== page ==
Tag Archives: coding

Can I get a library robot?

Sphero SPRK. I’ve been looking into possible STEM and STEAM programs recently, and I’d really like to lead some introductory coding programs for teens and tweens. There are plenty of free places to start, such as Scratch, Code.org, Code Academy, and Khan Academy. If you’re unfamiliar with these platforms, and are thinking about hosting a coding program, I recommend checking them out on your own. I had a lot of fun making Angry Birds blow up pigs in a Code.org hour of code and making cats dance with Scratch. All you’d need to use any of these for a program is a computer for every student.

However, I’d really like to bring robotics into a coding program, which brings me to Sphero. If you’re unfamiliar with Sphero, check out this video. There are several free apps for Sphero — the one I have my eye on is the Tickle app, which lets you write code for Sphero using blocks similar to Scratch. One of the things I like most about Sphero is that it can be used in programs for any age — younger kids can drive the robot without needing to write any code, kids can team up with peers or parents and learn to code together, teens can program the robot to navigate obstacle courses (and race to see who figures it out the fastest). I have so many things I’d love to try with Sphero, like a Maze Runner movie tie-in program, a challenge to create the most difficult obstacle course (and the code to navigate it), or a family game night with robot races. Seeing their code come to life in 3D, and not just on a screen, will be more engaging and encouraging for young coders.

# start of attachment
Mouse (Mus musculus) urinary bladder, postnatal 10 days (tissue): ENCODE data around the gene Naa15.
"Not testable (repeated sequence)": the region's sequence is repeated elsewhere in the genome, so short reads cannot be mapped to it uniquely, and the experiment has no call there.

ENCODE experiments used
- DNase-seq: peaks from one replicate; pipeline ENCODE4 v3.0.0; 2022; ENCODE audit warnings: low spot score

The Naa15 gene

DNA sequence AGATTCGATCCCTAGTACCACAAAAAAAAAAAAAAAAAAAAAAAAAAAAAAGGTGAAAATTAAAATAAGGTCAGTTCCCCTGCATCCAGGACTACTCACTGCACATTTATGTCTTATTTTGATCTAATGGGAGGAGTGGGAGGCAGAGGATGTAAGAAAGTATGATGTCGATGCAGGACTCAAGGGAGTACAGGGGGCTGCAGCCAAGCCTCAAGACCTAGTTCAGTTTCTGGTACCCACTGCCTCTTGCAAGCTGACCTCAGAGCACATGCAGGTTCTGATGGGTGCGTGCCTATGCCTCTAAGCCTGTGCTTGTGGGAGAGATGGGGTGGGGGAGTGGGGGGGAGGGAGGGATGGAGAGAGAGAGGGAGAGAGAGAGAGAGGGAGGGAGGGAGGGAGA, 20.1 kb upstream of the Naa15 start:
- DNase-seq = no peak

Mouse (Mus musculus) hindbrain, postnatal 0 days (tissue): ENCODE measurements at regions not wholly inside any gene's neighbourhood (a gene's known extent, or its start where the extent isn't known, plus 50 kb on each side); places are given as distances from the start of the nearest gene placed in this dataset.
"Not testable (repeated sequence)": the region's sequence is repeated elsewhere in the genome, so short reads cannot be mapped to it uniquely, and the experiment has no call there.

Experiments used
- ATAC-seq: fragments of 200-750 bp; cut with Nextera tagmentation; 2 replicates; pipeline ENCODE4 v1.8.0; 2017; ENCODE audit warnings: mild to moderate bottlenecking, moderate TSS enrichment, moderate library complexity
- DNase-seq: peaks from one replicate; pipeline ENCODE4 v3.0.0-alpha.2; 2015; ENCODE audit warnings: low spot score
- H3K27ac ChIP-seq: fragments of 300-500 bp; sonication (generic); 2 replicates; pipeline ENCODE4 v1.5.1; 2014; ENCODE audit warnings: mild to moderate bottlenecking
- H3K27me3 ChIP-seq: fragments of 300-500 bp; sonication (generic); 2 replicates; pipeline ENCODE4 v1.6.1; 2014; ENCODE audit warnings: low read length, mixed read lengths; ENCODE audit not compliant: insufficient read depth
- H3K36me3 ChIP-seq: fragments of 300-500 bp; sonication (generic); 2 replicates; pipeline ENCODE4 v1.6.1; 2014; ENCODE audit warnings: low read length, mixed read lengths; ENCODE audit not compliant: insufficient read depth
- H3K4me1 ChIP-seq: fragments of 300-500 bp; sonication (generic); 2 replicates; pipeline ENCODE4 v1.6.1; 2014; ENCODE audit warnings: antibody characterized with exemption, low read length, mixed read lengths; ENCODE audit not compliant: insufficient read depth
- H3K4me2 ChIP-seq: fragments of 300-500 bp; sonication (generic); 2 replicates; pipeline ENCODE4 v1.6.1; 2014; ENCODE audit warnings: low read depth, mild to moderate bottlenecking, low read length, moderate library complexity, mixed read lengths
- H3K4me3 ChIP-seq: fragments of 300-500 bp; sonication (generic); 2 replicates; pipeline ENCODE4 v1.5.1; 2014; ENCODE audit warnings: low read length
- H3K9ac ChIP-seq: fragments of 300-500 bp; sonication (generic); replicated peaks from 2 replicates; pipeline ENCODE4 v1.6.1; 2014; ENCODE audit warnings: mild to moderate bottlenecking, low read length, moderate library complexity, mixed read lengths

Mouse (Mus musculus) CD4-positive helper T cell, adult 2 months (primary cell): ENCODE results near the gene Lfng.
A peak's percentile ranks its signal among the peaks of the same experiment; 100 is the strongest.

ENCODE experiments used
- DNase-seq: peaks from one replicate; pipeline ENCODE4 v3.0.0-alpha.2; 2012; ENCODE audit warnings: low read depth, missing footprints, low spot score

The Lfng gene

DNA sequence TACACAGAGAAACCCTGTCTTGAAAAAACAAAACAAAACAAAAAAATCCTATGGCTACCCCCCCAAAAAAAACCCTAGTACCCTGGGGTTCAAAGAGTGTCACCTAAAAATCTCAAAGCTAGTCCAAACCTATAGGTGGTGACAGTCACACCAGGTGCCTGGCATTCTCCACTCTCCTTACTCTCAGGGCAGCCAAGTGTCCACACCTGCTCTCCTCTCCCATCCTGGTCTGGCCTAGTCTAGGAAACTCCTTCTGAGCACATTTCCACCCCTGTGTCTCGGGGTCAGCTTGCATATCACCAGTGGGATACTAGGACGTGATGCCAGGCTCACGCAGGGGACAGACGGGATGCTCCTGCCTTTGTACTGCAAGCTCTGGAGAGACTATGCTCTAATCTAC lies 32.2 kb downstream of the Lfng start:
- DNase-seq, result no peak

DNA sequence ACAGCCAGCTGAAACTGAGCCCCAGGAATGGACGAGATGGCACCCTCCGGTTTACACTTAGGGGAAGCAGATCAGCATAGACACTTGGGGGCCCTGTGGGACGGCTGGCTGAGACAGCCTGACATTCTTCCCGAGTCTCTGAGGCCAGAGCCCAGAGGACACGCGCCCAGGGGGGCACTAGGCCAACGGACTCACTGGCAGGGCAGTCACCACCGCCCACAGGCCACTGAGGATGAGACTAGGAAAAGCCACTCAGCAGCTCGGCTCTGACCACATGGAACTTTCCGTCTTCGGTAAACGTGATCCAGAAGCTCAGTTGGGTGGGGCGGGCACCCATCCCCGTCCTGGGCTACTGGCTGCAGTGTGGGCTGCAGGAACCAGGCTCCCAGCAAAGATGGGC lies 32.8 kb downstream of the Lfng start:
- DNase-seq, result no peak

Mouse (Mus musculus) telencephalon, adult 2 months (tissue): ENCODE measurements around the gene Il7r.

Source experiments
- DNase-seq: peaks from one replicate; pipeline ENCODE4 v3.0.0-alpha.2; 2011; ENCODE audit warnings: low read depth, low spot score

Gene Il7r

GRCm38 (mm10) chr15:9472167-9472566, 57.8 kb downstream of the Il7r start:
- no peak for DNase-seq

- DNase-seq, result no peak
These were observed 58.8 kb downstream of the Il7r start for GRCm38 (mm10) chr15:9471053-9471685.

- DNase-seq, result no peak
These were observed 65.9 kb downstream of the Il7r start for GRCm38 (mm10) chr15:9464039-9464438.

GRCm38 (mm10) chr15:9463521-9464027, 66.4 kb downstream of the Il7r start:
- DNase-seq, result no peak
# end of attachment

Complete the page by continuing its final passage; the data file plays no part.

And who doesn’t want a library robot?

I don’t have any first-hand experience with Sphero, but I hope to change that soon. Have any of you used Sphero before? What did you think of it? What other tech would you recommend for coding/robotics programs?

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National Day of Civic Hacking

Hackers have a bad rap.  Thanks to a handful of cyber criminals, the term “hack” has come to be associated in many circles with nefarious activities — at best, invasion of privacy, and at worst, theft of identities and classified information.
It’s a shame that these individuals have tainted the name of a skill that can be used for good just as easily as it can be abused or exploited.  The National Day of Civic Hacking on June 1-2 encourages hackers to use their skills to help better people’s lives by making publicly-available data more manageable.  Imagine an application that helps local food shelters redistribute resources by identifying shortages and excesses in different neighborhoods.  Or how about an app that will consolidate the best resources for local after-school child care options based on an individual’s location, schedule, and budget?
If you’re a programmer, software developer, or hacker by any other name, I highly encourage you to participate.  And don’t worry about getting a bad rap — the National Day of Civic Hacking has 19 government partners and the support of numerous corporate sponsors and contributors.  This is not a scheme to encourage criminal activity; it’s a collaboration of civic-minded and tech-savvy individuals trying to make Big Data more manageable for the little guy.  Even the Institute of Museum and Library Services will be participating; if librarians are involved, you know it’s legit.